To avoid that pain, the traumatized individual may feel compelled to avoid riding in cars altogether. Alternatively, he may prefer to sit behind the driver’s wheel, where he can control things, rather than in the passenger seat where he is helpless to prevent disaster.
Wherever trauma rears its ugly head, we’ll find ourselves racing in the other direction, trying to outrun the pain.
No Pain, No Gain
Interestingly, many of us choose pain deliberately! Not only that, but we do not view that choice as a contradiction to our inalienable right to pursue happiness.
Take an athlete, up at a ridiculous hour of the morning each day to train vigorously for his preferred sport, often for long, difficult stretches of time and frequently at the expense of his or her leisure and social life. And that’s apart from the discomfort of the demanding physical exertion itself. Why do athletes do it? Because the gain, in terms of fame, fortune or just plain personal satisfaction, trumps the pain.
They’re not saying that it doesn’t hurt. They’re saying that it’s worth it.
Also, they know that they can stop anytime they want. The choice is theirs to make. And that’s exactly what makes it so hard for us to be consistent in our spiritual responsibilities. There’s a sense of being forced to do something, rather than choosing it. This is so even though we stood as a people at the foot of Har Sinai and voluntarily chose to accept the Torah and everything it entailed. What a short memory we have!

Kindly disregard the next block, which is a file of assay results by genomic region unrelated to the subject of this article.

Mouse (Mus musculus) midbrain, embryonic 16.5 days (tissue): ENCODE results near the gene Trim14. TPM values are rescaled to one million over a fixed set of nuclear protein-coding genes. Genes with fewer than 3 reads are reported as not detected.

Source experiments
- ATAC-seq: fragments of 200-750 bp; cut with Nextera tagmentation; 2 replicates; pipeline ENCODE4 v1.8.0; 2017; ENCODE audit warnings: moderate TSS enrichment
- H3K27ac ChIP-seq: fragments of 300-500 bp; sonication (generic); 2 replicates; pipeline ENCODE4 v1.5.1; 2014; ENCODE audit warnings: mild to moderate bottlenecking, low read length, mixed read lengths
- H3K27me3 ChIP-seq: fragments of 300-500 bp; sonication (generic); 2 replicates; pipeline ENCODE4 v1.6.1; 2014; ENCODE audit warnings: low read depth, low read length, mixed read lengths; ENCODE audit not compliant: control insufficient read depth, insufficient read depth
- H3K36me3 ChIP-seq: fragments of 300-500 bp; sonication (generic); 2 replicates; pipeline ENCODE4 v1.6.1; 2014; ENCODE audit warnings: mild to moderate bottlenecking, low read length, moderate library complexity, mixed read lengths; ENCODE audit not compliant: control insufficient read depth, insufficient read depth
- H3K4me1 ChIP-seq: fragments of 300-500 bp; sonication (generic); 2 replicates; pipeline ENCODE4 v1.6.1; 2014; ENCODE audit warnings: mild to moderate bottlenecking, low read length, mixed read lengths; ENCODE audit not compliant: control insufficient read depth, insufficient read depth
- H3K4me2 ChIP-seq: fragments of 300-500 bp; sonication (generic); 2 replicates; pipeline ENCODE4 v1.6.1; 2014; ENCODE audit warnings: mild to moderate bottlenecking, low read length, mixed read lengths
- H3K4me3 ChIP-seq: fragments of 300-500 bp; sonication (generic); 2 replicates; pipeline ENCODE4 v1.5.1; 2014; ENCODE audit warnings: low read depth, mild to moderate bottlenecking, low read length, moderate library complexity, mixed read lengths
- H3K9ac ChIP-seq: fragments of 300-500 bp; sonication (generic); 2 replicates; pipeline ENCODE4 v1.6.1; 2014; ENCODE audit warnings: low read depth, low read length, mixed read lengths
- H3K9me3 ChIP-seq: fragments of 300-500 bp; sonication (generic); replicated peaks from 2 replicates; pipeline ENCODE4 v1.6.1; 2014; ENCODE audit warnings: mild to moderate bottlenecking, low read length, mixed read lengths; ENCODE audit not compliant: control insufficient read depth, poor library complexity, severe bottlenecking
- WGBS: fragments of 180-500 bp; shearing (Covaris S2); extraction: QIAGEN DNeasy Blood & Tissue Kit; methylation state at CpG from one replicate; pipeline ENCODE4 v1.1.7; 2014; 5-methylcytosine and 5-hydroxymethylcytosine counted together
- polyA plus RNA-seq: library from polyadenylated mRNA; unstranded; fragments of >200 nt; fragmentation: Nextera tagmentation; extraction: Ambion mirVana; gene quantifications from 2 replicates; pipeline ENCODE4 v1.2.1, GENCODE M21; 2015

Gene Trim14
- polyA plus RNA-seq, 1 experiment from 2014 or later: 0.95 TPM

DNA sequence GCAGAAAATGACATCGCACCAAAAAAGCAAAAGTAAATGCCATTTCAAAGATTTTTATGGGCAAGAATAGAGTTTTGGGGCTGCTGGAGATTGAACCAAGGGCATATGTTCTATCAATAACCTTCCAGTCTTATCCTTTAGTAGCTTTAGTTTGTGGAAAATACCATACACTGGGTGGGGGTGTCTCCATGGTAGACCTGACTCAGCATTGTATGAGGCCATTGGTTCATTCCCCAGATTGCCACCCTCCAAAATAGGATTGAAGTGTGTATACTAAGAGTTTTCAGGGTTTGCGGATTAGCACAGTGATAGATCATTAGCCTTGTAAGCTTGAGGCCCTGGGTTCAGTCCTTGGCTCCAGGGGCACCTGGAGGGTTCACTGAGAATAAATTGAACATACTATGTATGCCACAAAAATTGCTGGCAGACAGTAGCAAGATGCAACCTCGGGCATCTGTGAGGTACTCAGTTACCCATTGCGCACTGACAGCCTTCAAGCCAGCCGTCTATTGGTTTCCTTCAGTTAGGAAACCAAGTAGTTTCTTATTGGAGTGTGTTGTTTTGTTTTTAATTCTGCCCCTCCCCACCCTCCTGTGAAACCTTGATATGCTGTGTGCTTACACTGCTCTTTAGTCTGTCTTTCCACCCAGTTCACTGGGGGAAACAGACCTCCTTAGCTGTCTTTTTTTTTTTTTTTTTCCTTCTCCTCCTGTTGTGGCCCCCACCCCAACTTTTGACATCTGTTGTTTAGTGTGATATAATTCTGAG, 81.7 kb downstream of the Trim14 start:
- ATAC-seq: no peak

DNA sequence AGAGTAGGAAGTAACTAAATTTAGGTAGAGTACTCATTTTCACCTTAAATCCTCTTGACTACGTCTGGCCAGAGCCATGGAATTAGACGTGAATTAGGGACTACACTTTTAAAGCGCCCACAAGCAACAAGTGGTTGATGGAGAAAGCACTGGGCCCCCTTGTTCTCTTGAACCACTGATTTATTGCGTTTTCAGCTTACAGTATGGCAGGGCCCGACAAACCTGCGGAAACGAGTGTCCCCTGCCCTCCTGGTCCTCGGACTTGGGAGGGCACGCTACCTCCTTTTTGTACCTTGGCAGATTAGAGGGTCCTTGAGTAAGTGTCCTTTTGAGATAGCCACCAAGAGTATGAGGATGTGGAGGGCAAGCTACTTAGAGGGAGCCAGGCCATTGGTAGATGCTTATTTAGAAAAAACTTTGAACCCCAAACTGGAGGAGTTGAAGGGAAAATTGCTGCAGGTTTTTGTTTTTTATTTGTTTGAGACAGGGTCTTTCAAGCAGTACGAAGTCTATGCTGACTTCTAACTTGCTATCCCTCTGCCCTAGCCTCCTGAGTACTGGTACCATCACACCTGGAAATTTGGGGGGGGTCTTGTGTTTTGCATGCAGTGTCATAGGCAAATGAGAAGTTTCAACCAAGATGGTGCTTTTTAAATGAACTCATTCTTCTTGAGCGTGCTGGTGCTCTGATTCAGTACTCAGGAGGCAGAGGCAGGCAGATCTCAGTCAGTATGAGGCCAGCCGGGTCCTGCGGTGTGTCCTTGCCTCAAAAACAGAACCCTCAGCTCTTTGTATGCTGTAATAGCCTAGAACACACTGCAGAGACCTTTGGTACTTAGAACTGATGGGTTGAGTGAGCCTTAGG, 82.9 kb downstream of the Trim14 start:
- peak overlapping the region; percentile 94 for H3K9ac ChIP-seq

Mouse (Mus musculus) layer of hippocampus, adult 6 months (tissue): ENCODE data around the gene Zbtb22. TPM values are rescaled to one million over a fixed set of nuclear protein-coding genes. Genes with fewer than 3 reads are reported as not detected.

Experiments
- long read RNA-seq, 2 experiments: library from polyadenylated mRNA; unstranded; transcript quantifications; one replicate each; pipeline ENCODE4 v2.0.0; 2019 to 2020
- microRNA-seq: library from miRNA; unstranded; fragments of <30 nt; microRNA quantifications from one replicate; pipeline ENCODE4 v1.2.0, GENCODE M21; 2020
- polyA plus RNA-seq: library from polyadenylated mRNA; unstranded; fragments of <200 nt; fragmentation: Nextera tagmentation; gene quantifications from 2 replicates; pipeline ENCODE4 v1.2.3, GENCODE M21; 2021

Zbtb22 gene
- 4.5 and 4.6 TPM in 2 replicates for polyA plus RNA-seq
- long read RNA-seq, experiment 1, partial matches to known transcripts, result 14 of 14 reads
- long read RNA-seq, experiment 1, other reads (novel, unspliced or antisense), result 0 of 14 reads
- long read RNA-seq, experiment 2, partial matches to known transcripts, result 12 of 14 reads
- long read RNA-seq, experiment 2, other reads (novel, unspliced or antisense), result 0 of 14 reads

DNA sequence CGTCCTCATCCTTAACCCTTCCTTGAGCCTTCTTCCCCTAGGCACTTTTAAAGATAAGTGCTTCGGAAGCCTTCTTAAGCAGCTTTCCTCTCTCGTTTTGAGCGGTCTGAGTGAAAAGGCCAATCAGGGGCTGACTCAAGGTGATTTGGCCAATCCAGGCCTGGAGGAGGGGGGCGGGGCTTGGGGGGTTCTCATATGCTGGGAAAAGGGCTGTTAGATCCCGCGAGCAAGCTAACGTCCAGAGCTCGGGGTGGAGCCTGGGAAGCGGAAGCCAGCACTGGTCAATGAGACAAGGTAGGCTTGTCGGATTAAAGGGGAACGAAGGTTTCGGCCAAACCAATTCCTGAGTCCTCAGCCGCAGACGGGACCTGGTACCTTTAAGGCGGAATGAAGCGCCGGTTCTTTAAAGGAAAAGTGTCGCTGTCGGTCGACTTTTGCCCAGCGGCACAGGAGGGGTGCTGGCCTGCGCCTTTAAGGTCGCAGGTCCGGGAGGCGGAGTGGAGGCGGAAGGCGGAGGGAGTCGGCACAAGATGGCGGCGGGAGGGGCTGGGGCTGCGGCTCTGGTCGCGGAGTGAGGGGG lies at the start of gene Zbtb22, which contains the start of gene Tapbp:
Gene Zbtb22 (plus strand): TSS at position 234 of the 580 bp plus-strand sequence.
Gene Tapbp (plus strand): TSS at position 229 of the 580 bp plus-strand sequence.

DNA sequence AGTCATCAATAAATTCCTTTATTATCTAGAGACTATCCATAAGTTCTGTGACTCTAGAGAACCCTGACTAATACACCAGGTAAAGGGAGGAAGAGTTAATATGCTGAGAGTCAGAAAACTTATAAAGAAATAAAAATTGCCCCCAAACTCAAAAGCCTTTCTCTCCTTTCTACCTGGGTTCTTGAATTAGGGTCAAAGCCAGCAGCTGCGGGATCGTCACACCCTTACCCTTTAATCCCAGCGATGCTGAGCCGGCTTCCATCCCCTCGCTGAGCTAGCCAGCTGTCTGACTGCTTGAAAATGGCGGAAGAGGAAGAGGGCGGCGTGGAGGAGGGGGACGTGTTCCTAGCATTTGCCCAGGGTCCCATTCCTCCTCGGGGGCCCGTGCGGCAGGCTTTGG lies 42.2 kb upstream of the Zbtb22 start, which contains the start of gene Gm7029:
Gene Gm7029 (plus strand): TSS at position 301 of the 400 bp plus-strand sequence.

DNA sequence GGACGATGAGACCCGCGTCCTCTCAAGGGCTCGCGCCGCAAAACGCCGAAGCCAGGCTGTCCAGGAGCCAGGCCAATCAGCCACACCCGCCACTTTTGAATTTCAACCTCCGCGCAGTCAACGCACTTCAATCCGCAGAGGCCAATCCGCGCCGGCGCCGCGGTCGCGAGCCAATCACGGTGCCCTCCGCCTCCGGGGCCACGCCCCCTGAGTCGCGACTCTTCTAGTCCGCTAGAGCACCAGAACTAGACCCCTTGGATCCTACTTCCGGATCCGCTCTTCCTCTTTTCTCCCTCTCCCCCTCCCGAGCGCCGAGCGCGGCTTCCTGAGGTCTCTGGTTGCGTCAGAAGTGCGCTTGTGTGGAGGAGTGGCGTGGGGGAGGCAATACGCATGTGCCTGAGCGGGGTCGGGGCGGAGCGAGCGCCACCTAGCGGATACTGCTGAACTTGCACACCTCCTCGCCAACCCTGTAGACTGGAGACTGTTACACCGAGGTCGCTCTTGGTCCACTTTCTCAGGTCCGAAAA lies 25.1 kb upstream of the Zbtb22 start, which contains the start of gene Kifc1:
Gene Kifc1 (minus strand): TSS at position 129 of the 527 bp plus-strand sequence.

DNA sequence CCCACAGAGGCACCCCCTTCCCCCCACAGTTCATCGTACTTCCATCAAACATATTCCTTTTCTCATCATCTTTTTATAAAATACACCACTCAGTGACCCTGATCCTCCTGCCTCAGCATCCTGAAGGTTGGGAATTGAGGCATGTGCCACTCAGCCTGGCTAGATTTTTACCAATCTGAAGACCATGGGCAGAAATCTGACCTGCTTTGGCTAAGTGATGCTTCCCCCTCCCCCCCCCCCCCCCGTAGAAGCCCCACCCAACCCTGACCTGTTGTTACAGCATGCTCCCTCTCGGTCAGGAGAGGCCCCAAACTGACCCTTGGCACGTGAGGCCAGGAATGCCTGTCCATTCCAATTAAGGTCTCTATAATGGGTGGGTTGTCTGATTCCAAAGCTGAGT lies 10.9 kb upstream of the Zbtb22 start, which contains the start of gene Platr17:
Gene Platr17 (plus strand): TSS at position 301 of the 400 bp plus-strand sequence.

The same person who’ll get up at the crack of dawn to pursue a beloved hobby, or run with eagerness to enjoy a favorite treat, may drag his feet when it comes to doing something whose reward is intangible rather than concrete, and mostly centered on a future we can’t see or easily imagine.
The Right Identity
There’s no question about it: people are allergic to pain. Whether it’s the trivial pain of inconvenience or the more profound one of recovering from a trauma, the minute our brain signals “Something hurtful ahead!” we’re triggered to run for miles in the opposite direction.
At the same time, we regularly can and do overcome that allergy when it comes to the things we choose to pursue. For a reward that feels worthwhile, we will not only not avoid pain, but will go so far as to seek out and embrace it. This is one of the most remarkable things about being human as opposed to an animal. It is possible for an intangible value to overcome the body’s powerful instinct for comfort and survival.
How can we make it easier to remind ourselves of the choice we made at Har Sinai, so that Hashem’s will, as the Mishnah (Avos 2:4) instructs, becomes our will?
There’s a lot of talk these days about “identifying” with something or other. People choose to identify with this group or that ethnic minority, this cause or that political stream. What it behooves us to do is to identify, heart and soul, with Hashem’s plan for our people and for the world.
Once we do that, His will becomes our own. And once that happens, we’ll find it easier to embrace the painful aspects of life as a Jew in exile. Knowing that the choice is ours, and that the reward is waiting.
In other words—it’s worth it.